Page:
|At Longmoor, 45 ton Ransomes & Rapier steam breakdown crane on display during open days - 5 July, 1969|
|Photo © by Peter Tatlow (with our thanks)|
In the prelude to World War Two, the British Government commisioned Ransomes and Rapier of Ipswich to initially build six 45 ton lifting capacity cranes to be held in reserve by the Great Western Railway (4) and Southern Railway (2). R&R's contemporary, Cowans Sheldon of Carlisle were also called upon to supply LNER with six 45 ton cranes. This was a proactive measure recognizing the heavy damage that enemy aerial bombers would soon be inflicting upon the rail network. At time time, the majority of breakdown cranes that were in railway service were of the 36 ton or less lifting capacity. Having these new heavy-duty cranes at the ready to deal with the aftermath of an aerial bombing raid was paramount – damaged locomotives, rolling stock, bridges and girders would need to be moved in order to restore vital rail traffic as soon as possible in wartime Britain.
The major components of the 45 ton breakdown crane consist of:
|The major components of a Ransomes & Rapier 45 ton steam breakdown crane|
- Main Carriage fitted with a circular slewing unit which allows the crane to rotate 360 degrees, upon which the main crane workings are mounted with the base of the jib at the front, the boiler (diesel engine on later and converted cranes) and counterweight at the rear. In between these two sat the necessary machinery, cylinders and driver's position. The crane obtained its lifting power from a steam-driven cylinder mounted on each side of the unit, which in turn drove gears and clutches to raise/lower the jib, and to draw its load in (up) or out (down) with the derricking rope and tackle. During their peak operating years, the crane's boiler fire was constantly maintained by succesive shifts of designated crane drivers so that the unit would be ready to work should it be called into service at short notice.
- Match Wagon to support the crane's jib during transport. It also served as a storage unit for assorted tools and blocks that would be needed on a job.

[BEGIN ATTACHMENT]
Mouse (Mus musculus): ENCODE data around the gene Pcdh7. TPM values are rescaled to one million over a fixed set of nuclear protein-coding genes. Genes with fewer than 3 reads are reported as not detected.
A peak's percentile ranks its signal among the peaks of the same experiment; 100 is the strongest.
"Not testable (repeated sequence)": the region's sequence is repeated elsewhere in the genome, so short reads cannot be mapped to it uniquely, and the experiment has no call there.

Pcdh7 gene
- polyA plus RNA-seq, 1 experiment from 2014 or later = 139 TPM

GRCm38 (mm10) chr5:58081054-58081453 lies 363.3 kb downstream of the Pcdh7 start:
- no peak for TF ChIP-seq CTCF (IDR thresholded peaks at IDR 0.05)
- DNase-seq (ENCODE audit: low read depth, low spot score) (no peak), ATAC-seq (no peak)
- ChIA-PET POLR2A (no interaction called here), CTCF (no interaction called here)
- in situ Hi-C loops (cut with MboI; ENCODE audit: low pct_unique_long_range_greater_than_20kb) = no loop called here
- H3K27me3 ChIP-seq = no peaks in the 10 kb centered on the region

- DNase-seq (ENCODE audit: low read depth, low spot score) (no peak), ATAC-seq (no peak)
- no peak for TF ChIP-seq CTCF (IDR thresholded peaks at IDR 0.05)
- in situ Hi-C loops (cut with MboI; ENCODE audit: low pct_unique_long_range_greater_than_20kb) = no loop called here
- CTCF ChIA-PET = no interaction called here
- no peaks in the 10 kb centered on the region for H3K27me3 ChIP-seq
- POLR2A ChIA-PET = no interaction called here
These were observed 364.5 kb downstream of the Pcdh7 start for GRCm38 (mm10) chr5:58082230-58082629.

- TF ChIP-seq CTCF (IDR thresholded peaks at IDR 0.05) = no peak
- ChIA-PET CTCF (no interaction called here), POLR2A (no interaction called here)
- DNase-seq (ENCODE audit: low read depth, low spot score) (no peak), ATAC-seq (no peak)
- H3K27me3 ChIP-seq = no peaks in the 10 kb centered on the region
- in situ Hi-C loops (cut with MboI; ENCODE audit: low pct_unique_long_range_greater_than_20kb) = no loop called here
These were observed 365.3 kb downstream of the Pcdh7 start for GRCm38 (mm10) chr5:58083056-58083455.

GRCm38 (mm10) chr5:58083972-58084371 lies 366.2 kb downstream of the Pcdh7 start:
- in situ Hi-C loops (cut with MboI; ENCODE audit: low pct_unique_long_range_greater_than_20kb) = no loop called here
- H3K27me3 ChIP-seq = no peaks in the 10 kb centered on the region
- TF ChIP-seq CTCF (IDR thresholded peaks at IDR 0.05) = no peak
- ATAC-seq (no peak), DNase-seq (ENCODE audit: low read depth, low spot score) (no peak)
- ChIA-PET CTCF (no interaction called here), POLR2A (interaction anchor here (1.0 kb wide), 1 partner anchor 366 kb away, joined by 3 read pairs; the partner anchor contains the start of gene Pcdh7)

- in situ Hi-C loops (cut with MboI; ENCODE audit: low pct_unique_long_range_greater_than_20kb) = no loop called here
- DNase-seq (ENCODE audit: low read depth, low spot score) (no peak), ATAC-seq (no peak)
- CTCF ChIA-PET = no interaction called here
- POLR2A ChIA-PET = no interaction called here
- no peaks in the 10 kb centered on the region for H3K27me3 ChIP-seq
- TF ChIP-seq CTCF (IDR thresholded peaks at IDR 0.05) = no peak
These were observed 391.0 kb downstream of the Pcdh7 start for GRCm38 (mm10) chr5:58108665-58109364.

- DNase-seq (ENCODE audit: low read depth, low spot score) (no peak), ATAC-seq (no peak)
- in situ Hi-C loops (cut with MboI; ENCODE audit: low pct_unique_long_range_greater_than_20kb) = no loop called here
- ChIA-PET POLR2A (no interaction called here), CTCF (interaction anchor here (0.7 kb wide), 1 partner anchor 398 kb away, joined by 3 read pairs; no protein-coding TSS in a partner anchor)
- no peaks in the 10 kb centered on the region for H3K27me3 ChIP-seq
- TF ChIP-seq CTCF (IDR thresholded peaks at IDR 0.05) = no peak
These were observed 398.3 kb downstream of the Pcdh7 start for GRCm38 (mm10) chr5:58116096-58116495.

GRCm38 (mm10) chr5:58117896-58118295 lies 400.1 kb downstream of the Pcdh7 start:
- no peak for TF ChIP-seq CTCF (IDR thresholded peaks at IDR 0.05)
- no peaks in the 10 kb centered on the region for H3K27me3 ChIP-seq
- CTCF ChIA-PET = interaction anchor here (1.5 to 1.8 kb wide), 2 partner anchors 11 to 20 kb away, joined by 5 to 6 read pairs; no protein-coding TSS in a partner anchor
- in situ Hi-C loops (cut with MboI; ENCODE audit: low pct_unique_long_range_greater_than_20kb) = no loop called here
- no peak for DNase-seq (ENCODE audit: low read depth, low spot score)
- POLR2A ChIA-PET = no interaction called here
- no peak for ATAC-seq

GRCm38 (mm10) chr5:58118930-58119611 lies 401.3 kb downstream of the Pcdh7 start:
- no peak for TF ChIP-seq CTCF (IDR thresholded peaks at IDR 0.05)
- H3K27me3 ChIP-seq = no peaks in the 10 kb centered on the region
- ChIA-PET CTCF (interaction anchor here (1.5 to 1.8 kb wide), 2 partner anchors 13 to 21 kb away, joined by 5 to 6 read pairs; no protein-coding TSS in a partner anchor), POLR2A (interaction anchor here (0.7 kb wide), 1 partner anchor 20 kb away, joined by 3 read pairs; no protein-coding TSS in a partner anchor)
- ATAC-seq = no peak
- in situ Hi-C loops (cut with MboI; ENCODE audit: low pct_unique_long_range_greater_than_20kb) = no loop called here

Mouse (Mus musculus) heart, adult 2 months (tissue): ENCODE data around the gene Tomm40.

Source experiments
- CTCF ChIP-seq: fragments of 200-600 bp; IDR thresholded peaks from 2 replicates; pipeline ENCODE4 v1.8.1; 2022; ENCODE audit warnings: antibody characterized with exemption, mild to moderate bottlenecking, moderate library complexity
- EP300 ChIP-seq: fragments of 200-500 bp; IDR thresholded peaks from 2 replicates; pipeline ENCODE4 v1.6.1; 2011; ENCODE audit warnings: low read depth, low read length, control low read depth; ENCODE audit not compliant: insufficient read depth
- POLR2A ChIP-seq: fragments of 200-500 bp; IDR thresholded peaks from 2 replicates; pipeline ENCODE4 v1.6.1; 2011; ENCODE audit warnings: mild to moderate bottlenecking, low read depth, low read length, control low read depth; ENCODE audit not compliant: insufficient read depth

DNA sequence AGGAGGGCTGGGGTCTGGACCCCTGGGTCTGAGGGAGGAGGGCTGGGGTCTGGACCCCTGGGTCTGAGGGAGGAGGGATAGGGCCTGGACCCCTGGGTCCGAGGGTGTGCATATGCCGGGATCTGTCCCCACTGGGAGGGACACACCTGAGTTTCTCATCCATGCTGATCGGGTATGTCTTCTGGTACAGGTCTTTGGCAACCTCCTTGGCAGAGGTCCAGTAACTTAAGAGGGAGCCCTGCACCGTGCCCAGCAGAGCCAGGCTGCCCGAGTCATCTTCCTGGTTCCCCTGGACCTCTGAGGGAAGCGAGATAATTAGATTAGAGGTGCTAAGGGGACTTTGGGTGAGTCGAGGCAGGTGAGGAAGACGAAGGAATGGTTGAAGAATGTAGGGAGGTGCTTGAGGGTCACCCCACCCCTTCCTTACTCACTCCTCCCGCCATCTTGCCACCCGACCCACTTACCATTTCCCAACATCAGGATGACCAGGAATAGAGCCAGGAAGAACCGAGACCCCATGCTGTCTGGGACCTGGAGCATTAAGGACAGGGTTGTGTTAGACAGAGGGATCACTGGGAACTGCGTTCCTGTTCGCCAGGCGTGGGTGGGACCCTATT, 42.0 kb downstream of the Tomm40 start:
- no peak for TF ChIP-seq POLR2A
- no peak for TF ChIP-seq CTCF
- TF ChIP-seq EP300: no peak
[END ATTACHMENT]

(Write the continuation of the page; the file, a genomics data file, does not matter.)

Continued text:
- Two Relief bogies to spread out the total weight of the crane on each axle during transport.
It should be noted that the maximum lift capacity of 45 tons only applies when the jib is at its highest point. In other words, the crane's lifting capacity is significantly reduced the lower the jib is to the ground. During a typical heavy-lifting job, the match wagon and relief bogies were moved out of the way (sometimes by the crane itself!) so that the crane could creep up as closely as possible to its intended load for maximum lift power. Crane stability was enhanced by extending four girder jacks housed within the main carriage.
In total, sixteen 45 ton crane units were built by Ransomes and Rapier between 1940 and 1946, with several later servicing the nationalized British Railways (BR) into the late 1960s. Of that number, less than a handful survive into preservation today. Ex-SR 1560S, one of the first lot of cranes built in 1940 was broken up for scrap in April, 2010. The Bluebell Railway's Ex-LNER 51516 (ADRR 95215) has been relegated to a siding in Kingscote for want of dedicated volunteers and funding to restore it. The news is not all so bleak, however. The Mid Hants Railway includes one of the survivors in their roster - Ex-SR 1580DS (BR DS.1580) built in 1945, fully restored as seen in these YouTube videos of the crane demonstrating its luffing power at Kingscote sidings in September, 2010 (with our thanks to Peter Tatlow for sending us the links).
Top right: The renewal of the superstructure of the Pirbright Flyover between Brookwood and Farnborough/Ash Vale on the afternoon of Saturday 6 April 1963. The life expired steelwork over the two Up lines has been removed by a 45 ton and a 36 ton Ransomes & Rapier steam breakdown cranes Nos Ds1560 from Nine Elms and Ds80 from Guildford. The new concrete deck has yet to be installed and the whole process repeated over the other two roads, the track on top reinstated and available for traffic by Monday morning.
|A Note of Appreciation|
The photos featured on this page were generously provided to us from the personal collection of Mr. Peter Tatlow, to whom we are very grateful. If the name is familiar to you, it's because Peter is an accomplished author of railway books and magazine articles, not to mention a speaker on the subject of his many years of researching railway breakdown cranes, rolling stock and Britain's railways.
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